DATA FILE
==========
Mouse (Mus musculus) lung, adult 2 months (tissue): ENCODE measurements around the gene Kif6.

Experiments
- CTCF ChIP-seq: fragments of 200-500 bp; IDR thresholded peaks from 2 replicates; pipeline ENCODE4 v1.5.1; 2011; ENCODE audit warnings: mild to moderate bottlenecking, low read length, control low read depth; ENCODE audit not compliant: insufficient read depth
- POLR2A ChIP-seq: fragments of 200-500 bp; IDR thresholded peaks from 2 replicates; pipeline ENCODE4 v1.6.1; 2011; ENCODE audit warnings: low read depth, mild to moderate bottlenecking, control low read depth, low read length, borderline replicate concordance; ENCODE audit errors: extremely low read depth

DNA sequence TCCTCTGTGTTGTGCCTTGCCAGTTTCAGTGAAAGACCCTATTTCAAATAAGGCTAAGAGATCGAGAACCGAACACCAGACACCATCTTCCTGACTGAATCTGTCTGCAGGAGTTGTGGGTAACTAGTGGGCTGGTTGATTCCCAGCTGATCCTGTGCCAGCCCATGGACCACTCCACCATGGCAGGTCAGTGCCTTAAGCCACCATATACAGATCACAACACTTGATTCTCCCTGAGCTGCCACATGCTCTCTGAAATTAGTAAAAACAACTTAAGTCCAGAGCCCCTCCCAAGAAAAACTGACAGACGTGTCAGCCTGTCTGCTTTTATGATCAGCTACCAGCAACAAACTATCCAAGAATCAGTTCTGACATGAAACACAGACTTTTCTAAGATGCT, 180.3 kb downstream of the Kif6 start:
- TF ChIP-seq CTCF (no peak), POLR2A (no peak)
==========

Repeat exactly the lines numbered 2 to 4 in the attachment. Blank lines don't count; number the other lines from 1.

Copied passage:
Experiments
- CTCF ChIP-seq: fragments of 200-500 bp; IDR thresholded peaks from 2 replicates; pipeline ENCODE4 v1.5.1; 2011; ENCODE audit warnings: mild to moderate bottlenecking, low read length, control low read depth; ENCODE audit not compliant: insufficient read depth
- POLR2A ChIP-seq: fragments of 200-500 bp; IDR thresholded peaks from 2 replicates; pipeline ENCODE4 v1.6.1; 2011; ENCODE audit warnings: low read depth, mild to moderate bottlenecking, control low read depth, low read length, borderline replicate concordance; ENCODE audit errors: extremely low read depth